Dependent on the grain type, there are different methods on how to cook brown rice on the stove.
The Japanese say that it takes twenty years for a person to master rice preparation to perfection. Hopefully, this article will help you create your perfect aromatic whole grains much sooner.
No matter which method you choose you have to first rinse your grains in a strainer under cold water until the water gets clean. This might take up to 30 seconds.
Method 1: Jump into hot water like pasta
The water-rice method is the safest as well as my preferred way of preparation. What I finally found out is that the stovetop side dish tastes and looks the best when you boil and drain it like pasta. In the last step, you let it steam, covered in the remaining moisture in the pot.
This method is absolutely uncomplicated and suitable for most common varieties such as Basmati, Jasmine, long grain or short grain rice. But, there is another important argument which speaks in favor of this pasta-like method which I will discuss more about later.
Why I recommend a 1:12 ratio
It might surprise you to know that brown rice to water ratio is 1:12. This means, for four portions of long grain brown rice as side dish (approx. 250 grams/9 oz. of dry rice), you need a fairly large pot or saucepan in which you boil 3 liters/3 quarts of water with 2 teaspoons of salt.
Then, add grains to the boiling salt water, stir it once, and boil uncovered for 30 minutes at medium heat.
After draining in a colander, quickly return it to the still hot pot, cover with a lid and let it stand for 10 minutes. This allows the grains to firm up, so that it doesn’t crack when ladled from the pot. Lastly, lightly fork through the grains and serve.
My preferred way of cooking fluffy brown rice
- Prep Time: 5
- Cook Time: 40
- Total Time: 45
- Yield: 4 1x
- 250 grams/9 oz. brown rice, rinsed thouroughly under cold water
- 3 liter/3 quarts of water
- 2 teaspoon salt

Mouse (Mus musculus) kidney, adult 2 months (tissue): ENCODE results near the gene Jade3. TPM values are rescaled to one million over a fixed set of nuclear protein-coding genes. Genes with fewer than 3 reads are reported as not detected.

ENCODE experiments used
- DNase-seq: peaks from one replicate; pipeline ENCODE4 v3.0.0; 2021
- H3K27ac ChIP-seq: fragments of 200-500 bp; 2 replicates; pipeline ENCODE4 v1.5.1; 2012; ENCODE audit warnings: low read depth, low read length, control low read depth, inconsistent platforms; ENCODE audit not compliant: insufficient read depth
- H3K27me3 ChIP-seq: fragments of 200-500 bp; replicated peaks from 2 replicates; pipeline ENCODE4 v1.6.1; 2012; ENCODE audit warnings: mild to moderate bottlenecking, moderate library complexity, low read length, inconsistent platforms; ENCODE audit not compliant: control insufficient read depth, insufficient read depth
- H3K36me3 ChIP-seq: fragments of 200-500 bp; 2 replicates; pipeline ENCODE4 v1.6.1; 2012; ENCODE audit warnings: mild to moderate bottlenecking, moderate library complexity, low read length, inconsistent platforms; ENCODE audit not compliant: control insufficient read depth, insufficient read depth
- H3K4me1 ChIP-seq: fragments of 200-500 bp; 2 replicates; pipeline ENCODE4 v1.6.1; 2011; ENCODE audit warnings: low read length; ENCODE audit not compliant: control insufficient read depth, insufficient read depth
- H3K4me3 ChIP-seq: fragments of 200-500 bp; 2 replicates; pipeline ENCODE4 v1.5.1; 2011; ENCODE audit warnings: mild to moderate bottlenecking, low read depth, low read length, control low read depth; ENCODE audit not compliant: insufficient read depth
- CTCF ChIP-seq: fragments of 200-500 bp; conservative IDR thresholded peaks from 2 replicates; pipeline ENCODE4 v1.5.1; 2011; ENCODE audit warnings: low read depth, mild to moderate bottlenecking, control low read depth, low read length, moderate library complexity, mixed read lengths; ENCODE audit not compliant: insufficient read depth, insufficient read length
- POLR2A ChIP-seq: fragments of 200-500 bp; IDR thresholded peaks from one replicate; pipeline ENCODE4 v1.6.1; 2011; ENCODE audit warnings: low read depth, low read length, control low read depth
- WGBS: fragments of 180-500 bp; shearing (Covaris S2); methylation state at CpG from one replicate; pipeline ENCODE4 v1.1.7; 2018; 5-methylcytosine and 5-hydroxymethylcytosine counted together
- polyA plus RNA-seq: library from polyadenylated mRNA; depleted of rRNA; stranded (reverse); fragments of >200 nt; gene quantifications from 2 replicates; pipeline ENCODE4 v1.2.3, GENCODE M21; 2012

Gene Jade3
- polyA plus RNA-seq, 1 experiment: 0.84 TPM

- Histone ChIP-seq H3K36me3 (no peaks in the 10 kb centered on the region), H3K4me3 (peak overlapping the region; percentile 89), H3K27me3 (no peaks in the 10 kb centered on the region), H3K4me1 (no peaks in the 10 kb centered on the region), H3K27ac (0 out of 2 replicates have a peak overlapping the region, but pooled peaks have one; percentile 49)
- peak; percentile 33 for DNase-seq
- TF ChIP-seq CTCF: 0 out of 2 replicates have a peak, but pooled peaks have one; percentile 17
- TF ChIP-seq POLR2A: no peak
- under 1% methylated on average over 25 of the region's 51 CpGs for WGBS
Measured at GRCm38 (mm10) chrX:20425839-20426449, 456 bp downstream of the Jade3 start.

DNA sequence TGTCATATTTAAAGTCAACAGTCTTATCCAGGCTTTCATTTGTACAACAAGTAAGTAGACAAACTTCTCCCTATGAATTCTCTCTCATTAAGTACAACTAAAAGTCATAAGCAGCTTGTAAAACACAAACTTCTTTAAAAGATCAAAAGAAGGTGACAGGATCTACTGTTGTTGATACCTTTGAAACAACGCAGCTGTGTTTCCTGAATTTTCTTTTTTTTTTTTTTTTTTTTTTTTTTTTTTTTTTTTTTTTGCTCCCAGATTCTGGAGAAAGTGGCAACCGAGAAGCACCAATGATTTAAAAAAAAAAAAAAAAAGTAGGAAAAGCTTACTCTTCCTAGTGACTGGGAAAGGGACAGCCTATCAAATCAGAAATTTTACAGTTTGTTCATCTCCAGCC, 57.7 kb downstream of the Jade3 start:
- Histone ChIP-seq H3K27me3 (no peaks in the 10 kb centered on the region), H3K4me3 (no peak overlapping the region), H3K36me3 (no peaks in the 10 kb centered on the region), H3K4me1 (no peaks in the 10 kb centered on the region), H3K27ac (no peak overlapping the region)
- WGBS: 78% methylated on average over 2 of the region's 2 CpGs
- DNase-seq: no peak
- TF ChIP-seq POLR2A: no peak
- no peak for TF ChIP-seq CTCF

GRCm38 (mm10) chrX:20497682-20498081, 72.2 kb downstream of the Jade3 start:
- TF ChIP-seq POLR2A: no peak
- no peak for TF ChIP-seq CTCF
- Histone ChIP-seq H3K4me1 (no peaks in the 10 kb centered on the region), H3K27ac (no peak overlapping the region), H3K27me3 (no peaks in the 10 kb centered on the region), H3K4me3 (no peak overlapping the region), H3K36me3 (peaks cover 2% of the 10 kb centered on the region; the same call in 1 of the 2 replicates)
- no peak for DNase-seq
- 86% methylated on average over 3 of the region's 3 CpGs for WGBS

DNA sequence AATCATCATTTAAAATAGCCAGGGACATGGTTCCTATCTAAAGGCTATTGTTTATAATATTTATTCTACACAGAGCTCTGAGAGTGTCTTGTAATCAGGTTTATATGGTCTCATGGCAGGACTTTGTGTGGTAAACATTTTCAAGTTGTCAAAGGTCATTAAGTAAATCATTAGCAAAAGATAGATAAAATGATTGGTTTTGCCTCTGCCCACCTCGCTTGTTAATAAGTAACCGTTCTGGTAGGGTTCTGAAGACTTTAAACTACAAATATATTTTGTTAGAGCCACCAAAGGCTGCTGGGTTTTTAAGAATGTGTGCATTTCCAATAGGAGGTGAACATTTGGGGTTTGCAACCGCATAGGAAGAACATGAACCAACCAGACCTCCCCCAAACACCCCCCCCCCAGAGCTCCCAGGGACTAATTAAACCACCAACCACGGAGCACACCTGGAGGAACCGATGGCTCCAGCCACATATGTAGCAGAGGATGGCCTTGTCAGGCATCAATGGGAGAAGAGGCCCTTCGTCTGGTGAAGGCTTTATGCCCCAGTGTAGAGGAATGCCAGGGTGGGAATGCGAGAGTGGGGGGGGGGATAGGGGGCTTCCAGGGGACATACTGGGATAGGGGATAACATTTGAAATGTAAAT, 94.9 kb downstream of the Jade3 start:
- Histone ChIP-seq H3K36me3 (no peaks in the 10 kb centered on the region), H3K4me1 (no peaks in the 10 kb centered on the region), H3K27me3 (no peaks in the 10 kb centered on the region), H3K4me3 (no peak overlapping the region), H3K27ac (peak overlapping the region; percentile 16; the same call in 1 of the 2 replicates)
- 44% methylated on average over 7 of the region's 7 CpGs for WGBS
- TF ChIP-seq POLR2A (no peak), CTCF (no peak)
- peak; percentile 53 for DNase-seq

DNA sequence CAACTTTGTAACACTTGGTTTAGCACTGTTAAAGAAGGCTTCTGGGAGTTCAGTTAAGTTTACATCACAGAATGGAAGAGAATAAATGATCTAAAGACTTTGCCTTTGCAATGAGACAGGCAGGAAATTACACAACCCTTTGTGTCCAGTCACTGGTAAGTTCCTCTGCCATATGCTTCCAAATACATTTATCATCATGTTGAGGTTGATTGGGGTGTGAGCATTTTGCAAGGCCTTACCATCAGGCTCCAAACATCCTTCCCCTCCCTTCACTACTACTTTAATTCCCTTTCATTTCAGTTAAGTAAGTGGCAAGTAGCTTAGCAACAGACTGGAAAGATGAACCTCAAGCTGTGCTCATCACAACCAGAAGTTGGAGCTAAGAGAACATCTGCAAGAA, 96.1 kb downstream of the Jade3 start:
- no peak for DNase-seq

- Heat a large pot or saucepan with water and salt and let it come to a boil.
- Add grains to the boiling water, stir it once.
- Reduce heat and cook the rice uncovered at medium high heat for 30 minutes.
- Drain it in a colander.
- Then return it quickly to the still hot pot.
- Let it sit in the covered pot for another 10 minutes.
- Lightly fluff the rice and serve.
- Eat and enjoy.
Valuable insoluble fiber
The first, pasta style method comes with one disadvantage: All the minerals and vitamins that have been transferred from the grains to the water end up in the drain. Luckily, some protein and the important insoluble fiber in the bran layer can’t be washed away. Insoluble fiber keeps your bowels moving and can help relieve constipation.
For an overall healthy meal it is important to serve your fiber rich side dish with a nutrient dense companion like e.g a vegetable curry. For an extra portion of vitamins, I serve a colorful salad as starter.
2. Simmer-and-steam method
The simmer-and-steam method is the gentlest way of preparing this aromatic dish. With this cooking method the heat-sensitive vitamins suffer the least. All nutrients and seasonings remain in the whole grains. Add only as much water/broth to the rice as it can absorb during cooking. This method is also the principle of any rice cooker.